Though the sky clouded over a few times before the big moment, there were bright patches of sun here and there. Mostly here, very little there, when it mattered. I had planned to station myself at the base of two enormous obelisks, with the sun placed between them. Trouble was, the perfect spot was occupied by a twenty-something couple making out on the granite coping. They actually had a camera set up and had it on a tripod, trained upward at an angel perched atop an obelisk. Prime spot. After driving around the cemetery the hour before, I had decided this to be the best vantage point. Unfortunately, they did too. 

No matter, I sat down about thirty feet away and made some images like you see here, not unlike so many others you saw on social media. As I saw and heard planes flying, I wondered what the view was like from up there. Did they have to force all the people on the wrong side of the aircraft to stay in their seats so the plane wouldn’t tip with everyone looking out the windows on the same side? 

Sky gazers, Laurel Hill Cemetery, Philadelphia

The temperature was about 65 degrees F, prior to the eclipse, but with the heavy clouds and the sun mostly covered by the moon for those four minutes, the temp dropped perceptibly. Animals started acting like it was the end of the day, feeding time. Silflay, for bunnies, if you've read Watership Down. Small flocks of birds appeared out of nowhere (and, as I later discovered, dropped some gifts on the windshield of my parked car). A groundhog popped its head out of a hole about twenty feet away from me. It quickly became faux dusk and the spotlights that illuminate the Silent Sentry bronze Civil War statue came on.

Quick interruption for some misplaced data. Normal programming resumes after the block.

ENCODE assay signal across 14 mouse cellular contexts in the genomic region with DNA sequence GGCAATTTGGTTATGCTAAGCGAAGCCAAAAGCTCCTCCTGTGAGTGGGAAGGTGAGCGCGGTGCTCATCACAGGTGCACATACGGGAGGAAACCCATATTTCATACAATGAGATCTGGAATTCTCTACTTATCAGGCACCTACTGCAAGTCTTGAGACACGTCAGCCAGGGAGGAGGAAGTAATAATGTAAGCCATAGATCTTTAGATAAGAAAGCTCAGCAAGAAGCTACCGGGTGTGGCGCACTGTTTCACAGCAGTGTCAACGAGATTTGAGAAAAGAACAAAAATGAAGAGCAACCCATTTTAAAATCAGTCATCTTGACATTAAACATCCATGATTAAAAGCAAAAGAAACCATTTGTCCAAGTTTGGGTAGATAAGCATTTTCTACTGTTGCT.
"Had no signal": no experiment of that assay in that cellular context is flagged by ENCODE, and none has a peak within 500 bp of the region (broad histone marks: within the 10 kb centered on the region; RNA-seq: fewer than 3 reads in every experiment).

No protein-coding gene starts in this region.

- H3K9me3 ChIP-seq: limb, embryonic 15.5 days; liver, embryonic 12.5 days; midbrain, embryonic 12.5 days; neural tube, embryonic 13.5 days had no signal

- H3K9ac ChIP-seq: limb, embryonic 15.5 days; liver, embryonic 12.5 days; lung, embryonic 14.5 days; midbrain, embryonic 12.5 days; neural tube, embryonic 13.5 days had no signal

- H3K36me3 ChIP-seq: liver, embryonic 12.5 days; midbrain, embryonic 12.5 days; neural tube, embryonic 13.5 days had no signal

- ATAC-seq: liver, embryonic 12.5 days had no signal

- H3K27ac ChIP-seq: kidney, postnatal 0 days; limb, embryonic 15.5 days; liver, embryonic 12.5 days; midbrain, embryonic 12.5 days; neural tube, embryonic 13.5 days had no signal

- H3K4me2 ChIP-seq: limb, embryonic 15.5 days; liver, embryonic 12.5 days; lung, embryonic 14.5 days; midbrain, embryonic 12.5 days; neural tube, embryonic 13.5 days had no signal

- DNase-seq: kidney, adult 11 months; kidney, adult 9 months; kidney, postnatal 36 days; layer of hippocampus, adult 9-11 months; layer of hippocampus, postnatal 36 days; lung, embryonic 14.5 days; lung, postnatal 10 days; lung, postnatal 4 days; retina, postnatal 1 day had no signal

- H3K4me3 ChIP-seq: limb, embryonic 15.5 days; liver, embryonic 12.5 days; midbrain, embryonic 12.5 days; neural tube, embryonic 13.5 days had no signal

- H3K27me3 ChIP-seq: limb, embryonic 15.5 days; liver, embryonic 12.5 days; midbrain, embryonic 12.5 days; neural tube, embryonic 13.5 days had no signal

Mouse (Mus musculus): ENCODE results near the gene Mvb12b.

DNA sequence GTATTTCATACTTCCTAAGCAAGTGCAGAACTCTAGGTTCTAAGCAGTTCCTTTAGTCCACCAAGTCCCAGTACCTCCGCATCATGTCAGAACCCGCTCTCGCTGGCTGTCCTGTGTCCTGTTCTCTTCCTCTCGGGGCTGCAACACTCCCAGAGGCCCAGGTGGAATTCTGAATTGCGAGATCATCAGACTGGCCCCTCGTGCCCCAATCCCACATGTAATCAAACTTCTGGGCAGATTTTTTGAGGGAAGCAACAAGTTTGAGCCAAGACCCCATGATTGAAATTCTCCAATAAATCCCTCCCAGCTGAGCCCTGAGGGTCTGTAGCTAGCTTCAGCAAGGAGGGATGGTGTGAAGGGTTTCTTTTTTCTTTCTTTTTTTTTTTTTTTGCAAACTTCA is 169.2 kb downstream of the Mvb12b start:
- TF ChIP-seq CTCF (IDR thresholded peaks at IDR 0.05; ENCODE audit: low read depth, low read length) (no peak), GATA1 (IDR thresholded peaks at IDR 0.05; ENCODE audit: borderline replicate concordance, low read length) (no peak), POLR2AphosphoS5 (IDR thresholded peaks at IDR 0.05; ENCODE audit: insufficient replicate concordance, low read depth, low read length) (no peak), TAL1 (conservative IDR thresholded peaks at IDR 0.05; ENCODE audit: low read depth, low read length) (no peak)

The quality of light during the cloudless eclipse in 2017 was phenomenal. The way everything looked in the soft, indirect light was otherworldly. Nothing cast a shadow, all was illuminated by a soft, faintly glowing light. That went on pre and post eclipse. Alas, we saw next to none of that in 2024 due to the heavy cloud cover. 

Photo by Sarah Amendola (

As I packed up to leave, my totality-traveler friend Sarah Amendola texted me from Ohio, with magnificent photos of the total eclipse – in a cemetery! Here’s one of her stellar images!  Now, if you’re a photographer, you would know that such an image would be impossible to capture. Sarah, in all candor, states that she photographed the total eclipse and later layered it onto her image of this statue she photographed in an Ohio cemetery. 

Another friend traveled to upstate New York (from Philadelphia) to do the whole bed-and-breakfast thing with her family, taking a weekend total-eclipse mini-vacay. I knew that being in the Path of Partiality, Philly would not get the full show. No matter. On the way out, I spied two women with safety glasses peering into the sky from the side door of an antique hearse. Certainly not something one sees every day. Both work at Laurel Hill, and were there to greet the arriving guests. Very gracious, these Laurel Hill people!

So, the 2024 partial solar eclipse in Philadelphia wasn’t nearly as transcendent an experience as the 2017 event, but it has given me the initiative to write about that and finally post the photos. Look for it here soon!